China’s domestic tourism market is showing an upswing in short-distance tour reservations for the National Day holiday mainly due to the effective COVID-19 containment measures that have brought recent local outbreaks under control across the country.
Travel agencies said that orders for tourism products for the seven-day break, from Saturday to Oct 7, have continuously grown since Mid-Autumn Festival, which fell on Sept 10. They said the National Day holiday will bring the first travel peak since summer.
Data from online travel portal Tuniu show that its orders for travel products in the holiday rose by 38 percent from Sept 11 to Sept 17 compared with the previous week.
Trip.com Group, another online travel agency, said reservations for holiday tours are steadily increasing, with recent daily growth exceeding 30 percent. Tongcheng Travel, another portal, said online searches for its tour products for the holiday rose by 172 percent last week and searches for flight tickets and hotels increased by 136 percent.
“Domestic travel declined during the Mid-Autumn Festival holiday — a traditional Chinese festival for family reunion and moon appreciation — which means people’s travel needs have yet to be met,” said Fang Zeqian, an industry analyst at Trip.com Group.
She said the National Day holiday is expected to create the kind of travel boom that hasn’t been seen since the summer, and people may show a preference for short-distance tours over leisure resorts, or destinations not far from their homes or work out of concern over uncertainties such as sporadic COVID-19 outbreaks.
Tuniu said that around 64 percent of its users decided to take short-distance tours in the coming holiday, and residents of Beijing, Shanghai and Guangdong province showed the most enthusiasm for these short trips.
“My husband booked a three-day, two-night trip to Jingdezhen, a city famous for handmade porcelain in Jiangxi province. We’ve booked train tickets and have an alternate plan of driving there in case of changes in the epidemic situation,” said Ji Xiaolin, a 28-year-old in Shanghai.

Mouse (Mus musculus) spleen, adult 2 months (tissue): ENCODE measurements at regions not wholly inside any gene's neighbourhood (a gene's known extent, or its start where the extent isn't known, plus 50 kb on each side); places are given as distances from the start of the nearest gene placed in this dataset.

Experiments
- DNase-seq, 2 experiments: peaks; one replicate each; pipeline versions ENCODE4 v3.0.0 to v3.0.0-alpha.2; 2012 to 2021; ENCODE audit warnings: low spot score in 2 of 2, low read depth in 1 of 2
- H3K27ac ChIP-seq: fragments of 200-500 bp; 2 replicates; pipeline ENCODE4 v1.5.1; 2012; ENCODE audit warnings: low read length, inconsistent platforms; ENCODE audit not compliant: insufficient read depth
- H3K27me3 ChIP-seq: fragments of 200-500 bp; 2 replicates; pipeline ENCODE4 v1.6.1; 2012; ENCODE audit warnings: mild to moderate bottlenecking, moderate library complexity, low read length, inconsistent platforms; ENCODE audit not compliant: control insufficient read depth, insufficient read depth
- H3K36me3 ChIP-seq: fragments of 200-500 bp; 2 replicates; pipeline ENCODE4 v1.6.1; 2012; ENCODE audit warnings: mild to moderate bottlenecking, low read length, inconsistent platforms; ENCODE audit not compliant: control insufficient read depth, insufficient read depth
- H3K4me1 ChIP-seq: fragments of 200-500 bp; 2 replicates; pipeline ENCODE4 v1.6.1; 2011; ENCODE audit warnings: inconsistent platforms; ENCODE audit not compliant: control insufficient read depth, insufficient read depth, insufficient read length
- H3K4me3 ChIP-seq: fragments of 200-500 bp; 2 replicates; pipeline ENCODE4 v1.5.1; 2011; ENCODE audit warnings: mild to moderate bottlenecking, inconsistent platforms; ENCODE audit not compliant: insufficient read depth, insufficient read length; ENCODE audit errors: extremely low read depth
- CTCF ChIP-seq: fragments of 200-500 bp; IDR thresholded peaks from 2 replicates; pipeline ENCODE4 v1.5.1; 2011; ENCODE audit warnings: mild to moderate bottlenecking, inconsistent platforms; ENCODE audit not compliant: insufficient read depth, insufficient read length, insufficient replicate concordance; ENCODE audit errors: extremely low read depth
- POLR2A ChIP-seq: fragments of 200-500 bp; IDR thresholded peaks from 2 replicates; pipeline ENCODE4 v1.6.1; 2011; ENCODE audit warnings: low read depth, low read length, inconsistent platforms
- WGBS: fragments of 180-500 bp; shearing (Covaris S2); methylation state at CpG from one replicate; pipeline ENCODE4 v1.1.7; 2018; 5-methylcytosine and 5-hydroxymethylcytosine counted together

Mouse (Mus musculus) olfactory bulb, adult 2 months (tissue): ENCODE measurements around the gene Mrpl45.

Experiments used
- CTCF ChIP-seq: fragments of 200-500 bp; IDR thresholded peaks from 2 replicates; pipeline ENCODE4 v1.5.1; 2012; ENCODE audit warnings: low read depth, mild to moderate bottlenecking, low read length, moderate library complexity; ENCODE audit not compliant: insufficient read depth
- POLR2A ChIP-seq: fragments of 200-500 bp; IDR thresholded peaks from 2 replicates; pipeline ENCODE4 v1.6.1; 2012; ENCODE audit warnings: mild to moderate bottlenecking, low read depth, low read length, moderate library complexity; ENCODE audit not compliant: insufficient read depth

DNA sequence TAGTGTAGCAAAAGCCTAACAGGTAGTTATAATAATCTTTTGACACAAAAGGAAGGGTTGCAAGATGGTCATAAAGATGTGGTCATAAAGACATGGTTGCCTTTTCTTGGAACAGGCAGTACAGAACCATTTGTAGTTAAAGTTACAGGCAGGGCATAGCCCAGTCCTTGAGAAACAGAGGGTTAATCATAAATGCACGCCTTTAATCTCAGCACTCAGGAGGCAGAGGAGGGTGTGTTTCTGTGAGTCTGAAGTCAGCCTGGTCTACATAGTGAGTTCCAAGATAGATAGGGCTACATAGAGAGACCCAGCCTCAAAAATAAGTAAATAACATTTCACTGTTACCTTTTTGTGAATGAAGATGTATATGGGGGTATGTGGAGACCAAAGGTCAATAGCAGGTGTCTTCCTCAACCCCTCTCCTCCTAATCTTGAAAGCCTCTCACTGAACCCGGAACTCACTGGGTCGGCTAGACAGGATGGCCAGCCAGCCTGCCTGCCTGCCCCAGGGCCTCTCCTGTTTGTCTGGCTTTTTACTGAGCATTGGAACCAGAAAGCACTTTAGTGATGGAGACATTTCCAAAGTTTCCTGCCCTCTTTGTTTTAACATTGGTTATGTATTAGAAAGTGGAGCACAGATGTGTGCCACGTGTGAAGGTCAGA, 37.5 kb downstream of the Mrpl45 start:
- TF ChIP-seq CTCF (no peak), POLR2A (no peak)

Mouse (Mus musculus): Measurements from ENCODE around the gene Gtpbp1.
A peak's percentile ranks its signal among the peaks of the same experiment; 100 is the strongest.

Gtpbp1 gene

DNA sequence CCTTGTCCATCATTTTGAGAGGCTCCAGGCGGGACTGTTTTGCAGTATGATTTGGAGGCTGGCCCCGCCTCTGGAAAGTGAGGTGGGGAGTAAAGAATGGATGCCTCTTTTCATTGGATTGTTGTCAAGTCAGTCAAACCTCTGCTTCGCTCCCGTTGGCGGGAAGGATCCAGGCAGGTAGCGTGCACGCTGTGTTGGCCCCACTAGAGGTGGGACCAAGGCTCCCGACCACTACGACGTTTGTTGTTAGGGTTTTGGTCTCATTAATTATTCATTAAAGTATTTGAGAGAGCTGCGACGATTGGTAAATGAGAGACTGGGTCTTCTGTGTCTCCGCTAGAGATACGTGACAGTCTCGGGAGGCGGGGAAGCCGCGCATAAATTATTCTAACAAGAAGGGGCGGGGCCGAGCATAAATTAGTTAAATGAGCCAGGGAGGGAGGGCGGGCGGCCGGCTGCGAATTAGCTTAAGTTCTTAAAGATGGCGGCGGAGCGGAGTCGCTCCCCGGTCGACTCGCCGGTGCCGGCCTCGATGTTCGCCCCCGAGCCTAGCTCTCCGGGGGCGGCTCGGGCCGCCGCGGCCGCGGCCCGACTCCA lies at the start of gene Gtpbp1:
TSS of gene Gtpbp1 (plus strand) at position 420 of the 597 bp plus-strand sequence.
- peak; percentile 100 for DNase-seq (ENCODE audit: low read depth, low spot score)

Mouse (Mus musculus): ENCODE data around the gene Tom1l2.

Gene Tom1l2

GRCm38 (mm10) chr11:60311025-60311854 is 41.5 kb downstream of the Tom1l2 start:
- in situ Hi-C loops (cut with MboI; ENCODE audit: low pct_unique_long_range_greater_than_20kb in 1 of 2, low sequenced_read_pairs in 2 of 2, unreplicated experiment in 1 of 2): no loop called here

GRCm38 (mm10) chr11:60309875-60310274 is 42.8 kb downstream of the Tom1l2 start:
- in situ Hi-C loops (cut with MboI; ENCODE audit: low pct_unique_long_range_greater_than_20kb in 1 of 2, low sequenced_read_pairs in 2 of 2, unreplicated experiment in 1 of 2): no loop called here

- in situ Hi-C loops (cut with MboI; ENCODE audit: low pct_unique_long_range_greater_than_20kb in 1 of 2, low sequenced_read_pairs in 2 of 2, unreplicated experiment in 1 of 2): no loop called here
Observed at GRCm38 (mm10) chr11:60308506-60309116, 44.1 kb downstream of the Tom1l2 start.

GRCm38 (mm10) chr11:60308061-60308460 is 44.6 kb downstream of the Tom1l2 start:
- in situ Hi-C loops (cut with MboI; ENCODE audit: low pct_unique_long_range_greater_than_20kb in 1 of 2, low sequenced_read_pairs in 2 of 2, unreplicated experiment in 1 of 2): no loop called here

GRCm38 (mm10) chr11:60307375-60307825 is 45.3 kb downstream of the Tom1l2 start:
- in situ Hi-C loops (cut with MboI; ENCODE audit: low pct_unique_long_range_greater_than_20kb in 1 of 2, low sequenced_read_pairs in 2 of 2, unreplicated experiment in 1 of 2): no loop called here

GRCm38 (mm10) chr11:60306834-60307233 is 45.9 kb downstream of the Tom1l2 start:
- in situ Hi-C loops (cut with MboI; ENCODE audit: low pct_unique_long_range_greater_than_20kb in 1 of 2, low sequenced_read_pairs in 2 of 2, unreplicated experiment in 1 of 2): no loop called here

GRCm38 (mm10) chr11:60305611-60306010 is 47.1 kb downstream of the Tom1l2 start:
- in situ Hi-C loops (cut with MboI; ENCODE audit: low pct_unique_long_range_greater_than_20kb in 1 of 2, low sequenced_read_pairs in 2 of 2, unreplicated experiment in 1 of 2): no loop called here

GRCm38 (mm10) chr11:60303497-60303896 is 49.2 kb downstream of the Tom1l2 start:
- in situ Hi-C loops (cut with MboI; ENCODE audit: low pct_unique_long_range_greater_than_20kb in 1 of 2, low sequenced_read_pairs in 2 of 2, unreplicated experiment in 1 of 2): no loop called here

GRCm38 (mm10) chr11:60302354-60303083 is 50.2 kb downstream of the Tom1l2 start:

“We haven’t taken a trip so far this year. We plan to depart on Sept 30, a day before the holiday starts, to avoid the heavy traffic,” she added. “Shorter trips are a better choice for us because of the epidemic control situation.”
In addition to the domestic tourism market recovering, reservations for international trips have also shown surprising growth for the coming holiday.
Data from Tongcheng Travel, the travel portal, show that as of Sunday, orders for flight tickets from the Chinese mainland to Japan rose by 67 percent from the previous week. The portal said that the average price for flight tickets from the mainland to Japan rose by 32 percent in the coming holiday, compared with the same period of last year.
Qunar, another online travel platform, said that searches for flight tickets entering the Hong Kong Special Administrative Region saw a fourfold increase after the region loosened its entry policy on Friday. Under the new policy, travelers only have to undergo a three-day health monitoring instead of a three-day quarantine and four-day health monitoring after arriving at the region.
However, many cities and provinces across the country still maintain a cautious attitude toward the expected travel boom in the coming holidays. They have encouraged residents to stay put and spend the holiday within the cities or provinces.
The Beijing Center for Disease Control and Prevention, for example, released a notice on Monday, asking residents not to travel to places with medium or high infection risks and places with confirmed cases in the past seven days.
Cities like Xi’an, Shaanxi province, and Chengdu, Sichuan province, also encouraged residents to spend their holidays within the cities unless situations arose making travel necessary.